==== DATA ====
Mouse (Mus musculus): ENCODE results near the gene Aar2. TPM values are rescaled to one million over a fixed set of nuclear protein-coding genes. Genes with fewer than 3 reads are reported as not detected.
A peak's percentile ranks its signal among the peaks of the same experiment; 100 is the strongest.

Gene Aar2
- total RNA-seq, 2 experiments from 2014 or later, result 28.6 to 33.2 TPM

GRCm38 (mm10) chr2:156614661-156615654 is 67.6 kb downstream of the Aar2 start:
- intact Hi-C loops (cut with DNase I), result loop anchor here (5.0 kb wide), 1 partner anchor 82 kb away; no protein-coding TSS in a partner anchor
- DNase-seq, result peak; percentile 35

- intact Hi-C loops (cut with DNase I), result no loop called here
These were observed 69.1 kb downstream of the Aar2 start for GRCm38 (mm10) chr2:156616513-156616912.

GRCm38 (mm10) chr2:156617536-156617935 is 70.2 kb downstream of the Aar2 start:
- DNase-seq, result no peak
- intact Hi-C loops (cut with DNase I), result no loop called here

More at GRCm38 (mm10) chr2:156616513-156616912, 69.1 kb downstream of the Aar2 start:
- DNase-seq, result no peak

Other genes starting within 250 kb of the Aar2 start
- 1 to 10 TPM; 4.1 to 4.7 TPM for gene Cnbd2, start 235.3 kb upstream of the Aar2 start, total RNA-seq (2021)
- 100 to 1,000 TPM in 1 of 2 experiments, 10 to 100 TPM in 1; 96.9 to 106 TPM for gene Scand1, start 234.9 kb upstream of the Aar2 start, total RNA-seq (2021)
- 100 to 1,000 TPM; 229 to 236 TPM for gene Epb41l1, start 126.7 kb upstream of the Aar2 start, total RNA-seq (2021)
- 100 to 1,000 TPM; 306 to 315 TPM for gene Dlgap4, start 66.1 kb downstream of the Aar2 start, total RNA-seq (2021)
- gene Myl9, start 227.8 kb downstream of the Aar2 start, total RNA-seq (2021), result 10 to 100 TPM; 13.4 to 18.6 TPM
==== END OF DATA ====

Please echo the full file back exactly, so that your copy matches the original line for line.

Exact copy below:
Mouse (Mus musculus): ENCODE results near the gene Aar2. TPM values are rescaled to one million over a fixed set of nuclear protein-coding genes. Genes with fewer than 3 reads are reported as not detected.
A peak's percentile ranks its signal among the peaks of the same experiment; 100 is the strongest.

Gene Aar2
- total RNA-seq, 2 experiments from 2014 or later, result 28.6 to 33.2 TPM

GRCm38 (mm10) chr2:156614661-156615654 is 67.6 kb downstream of the Aar2 start:
- intact Hi-C loops (cut with DNase I), result loop anchor here (5.0 kb wide), 1 partner anchor 82 kb away; no protein-coding TSS in a partner anchor
- DNase-seq, result peak; percentile 35

- intact Hi-C loops (cut with DNase I), result no loop called here
These were observed 69.1 kb downstream of the Aar2 start for GRCm38 (mm10) chr2:156616513-156616912.

GRCm38 (mm10) chr2:156617536-156617935 is 70.2 kb downstream of the Aar2 start:
- DNase-seq, result no peak
- intact Hi-C loops (cut with DNase I), result no loop called here

More at GRCm38 (mm10) chr2:156616513-156616912, 69.1 kb downstream of the Aar2 start:
- DNase-seq, result no peak

Other genes starting within 250 kb of the Aar2 start
- 1 to 10 TPM; 4.1 to 4.7 TPM for gene Cnbd2, start 235.3 kb upstream of the Aar2 start, total RNA-seq (2021)
- 100 to 1,000 TPM in 1 of 2 experiments, 10 to 100 TPM in 1; 96.9 to 106 TPM for gene Scand1, start 234.9 kb upstream of the Aar2 start, total RNA-seq (2021)
- 100 to 1,000 TPM; 229 to 236 TPM for gene Epb41l1, start 126.7 kb upstream of the Aar2 start, total RNA-seq (2021)
- 100 to 1,000 TPM; 306 to 315 TPM for gene Dlgap4, start 66.1 kb downstream of the Aar2 start, total RNA-seq (2021)
- gene Myl9, start 227.8 kb downstream of the Aar2 start, total RNA-seq (2021), result 10 to 100 TPM; 13.4 to 18.6 TPM